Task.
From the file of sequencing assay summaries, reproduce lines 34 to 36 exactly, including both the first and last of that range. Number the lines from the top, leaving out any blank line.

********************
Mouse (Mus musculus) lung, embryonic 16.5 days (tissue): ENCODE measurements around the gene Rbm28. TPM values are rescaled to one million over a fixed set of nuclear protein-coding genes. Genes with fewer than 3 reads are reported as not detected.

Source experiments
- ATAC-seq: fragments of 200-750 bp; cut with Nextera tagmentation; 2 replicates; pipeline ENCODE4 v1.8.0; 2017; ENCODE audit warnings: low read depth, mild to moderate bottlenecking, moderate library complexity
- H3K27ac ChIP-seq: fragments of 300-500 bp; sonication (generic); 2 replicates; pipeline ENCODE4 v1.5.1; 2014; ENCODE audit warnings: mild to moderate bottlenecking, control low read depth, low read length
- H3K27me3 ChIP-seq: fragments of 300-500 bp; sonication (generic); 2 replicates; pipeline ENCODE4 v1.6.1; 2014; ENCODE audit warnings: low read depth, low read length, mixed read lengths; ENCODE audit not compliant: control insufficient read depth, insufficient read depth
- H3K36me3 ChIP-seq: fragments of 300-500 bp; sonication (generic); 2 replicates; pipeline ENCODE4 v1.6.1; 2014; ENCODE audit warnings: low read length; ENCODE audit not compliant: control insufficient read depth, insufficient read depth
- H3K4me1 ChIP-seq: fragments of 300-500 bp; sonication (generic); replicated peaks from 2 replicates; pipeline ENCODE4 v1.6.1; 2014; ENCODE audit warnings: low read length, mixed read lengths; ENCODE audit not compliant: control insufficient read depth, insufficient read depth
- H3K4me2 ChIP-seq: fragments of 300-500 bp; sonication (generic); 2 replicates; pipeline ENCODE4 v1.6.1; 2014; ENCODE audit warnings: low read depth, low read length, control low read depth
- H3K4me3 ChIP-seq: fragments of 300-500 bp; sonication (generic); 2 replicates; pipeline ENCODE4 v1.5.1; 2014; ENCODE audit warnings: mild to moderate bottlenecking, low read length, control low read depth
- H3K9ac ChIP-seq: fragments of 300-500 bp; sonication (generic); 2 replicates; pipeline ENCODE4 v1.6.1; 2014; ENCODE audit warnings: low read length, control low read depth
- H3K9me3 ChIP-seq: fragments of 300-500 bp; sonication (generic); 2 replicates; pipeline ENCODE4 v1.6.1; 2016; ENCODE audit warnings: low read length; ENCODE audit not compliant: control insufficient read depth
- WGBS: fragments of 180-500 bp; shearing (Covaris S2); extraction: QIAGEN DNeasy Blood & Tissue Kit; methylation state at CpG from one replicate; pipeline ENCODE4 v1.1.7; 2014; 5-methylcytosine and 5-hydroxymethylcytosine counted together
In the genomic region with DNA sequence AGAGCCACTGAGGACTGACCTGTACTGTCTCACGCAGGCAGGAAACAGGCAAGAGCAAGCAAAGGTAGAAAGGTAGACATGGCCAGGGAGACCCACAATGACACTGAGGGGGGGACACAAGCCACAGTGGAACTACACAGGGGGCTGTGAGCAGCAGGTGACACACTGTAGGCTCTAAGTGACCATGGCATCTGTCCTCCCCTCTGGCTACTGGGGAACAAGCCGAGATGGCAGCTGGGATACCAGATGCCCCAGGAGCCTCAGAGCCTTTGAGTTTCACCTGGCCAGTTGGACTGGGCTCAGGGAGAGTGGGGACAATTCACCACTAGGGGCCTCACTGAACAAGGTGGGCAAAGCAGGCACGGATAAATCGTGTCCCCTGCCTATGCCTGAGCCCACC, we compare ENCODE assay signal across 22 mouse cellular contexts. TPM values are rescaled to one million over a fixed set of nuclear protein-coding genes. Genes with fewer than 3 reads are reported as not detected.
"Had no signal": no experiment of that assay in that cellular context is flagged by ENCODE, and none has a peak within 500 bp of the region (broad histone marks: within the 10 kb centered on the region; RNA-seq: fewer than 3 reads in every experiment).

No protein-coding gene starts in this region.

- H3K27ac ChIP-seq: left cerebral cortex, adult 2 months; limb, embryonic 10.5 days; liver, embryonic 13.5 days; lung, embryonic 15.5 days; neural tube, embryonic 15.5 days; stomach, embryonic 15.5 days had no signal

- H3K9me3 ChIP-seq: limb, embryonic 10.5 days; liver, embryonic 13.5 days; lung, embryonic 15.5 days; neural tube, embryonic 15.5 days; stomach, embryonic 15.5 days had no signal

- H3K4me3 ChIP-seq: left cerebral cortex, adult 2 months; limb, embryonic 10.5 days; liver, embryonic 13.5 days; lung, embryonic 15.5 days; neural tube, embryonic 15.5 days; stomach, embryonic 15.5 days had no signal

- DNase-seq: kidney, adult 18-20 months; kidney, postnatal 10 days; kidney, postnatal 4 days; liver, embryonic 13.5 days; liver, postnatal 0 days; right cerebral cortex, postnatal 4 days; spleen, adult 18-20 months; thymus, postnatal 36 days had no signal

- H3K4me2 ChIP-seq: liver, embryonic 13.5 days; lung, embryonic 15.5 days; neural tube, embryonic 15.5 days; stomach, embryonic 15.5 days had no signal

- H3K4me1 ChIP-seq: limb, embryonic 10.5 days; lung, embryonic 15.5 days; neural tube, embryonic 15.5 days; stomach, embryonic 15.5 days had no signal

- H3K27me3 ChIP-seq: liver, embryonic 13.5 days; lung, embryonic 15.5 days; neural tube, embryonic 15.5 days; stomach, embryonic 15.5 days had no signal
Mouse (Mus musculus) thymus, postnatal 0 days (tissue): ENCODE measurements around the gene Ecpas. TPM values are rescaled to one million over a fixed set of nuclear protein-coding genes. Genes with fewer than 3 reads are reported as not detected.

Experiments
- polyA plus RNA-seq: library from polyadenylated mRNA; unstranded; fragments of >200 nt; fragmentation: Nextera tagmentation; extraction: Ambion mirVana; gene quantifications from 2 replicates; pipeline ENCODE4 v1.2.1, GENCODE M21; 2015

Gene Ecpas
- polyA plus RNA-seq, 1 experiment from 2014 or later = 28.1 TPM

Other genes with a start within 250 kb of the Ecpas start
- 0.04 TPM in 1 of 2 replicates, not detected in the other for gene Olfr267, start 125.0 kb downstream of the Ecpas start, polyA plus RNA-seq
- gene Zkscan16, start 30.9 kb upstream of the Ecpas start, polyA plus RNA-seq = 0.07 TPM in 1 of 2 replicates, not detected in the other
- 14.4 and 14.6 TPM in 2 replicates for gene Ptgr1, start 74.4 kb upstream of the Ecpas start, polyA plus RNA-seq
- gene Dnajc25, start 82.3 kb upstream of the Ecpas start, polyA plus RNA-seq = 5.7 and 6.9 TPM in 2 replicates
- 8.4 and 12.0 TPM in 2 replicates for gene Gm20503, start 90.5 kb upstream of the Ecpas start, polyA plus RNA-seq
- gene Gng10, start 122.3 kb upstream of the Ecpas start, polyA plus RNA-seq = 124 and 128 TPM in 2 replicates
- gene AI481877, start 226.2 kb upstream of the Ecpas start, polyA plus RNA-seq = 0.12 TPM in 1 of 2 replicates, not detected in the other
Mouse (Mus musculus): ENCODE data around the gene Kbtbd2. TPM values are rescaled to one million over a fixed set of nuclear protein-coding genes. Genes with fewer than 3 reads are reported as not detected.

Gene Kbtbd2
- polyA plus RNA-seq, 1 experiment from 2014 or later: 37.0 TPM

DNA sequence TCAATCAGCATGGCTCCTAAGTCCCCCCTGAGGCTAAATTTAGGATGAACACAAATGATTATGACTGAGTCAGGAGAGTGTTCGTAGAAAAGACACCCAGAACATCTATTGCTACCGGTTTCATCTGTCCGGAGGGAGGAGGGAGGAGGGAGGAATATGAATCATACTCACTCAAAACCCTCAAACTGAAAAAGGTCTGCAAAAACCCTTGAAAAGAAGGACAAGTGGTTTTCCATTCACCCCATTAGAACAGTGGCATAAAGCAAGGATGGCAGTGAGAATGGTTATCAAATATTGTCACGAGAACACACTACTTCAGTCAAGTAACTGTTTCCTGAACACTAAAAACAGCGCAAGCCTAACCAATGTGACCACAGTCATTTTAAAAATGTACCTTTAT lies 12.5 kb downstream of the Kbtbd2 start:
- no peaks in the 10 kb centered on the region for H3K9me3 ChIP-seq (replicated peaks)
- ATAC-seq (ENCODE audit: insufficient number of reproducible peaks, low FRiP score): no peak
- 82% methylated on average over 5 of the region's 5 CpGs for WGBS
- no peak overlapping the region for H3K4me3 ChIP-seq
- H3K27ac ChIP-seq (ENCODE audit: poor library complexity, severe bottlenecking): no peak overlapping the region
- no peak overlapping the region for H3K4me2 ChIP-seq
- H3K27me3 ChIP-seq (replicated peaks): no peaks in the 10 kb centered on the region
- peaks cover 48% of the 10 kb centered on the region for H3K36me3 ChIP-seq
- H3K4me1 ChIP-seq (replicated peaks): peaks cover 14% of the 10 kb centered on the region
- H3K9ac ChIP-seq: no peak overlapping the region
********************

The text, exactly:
- gene Gng10, start 122.3 kb upstream of the Ecpas start, polyA plus RNA-seq = 124 and 128 TPM in 2 replicates
- gene AI481877, start 226.2 kb upstream of the Ecpas start, polyA plus RNA-seq = 0.12 TPM in 1 of 2 replicates, not detected in the other
Mouse (Mus musculus): ENCODE data around the gene Kbtbd2. TPM values are rescaled to one million over a fixed set of nuclear protein-coding genes. Genes with fewer than 3 reads are reported as not detected.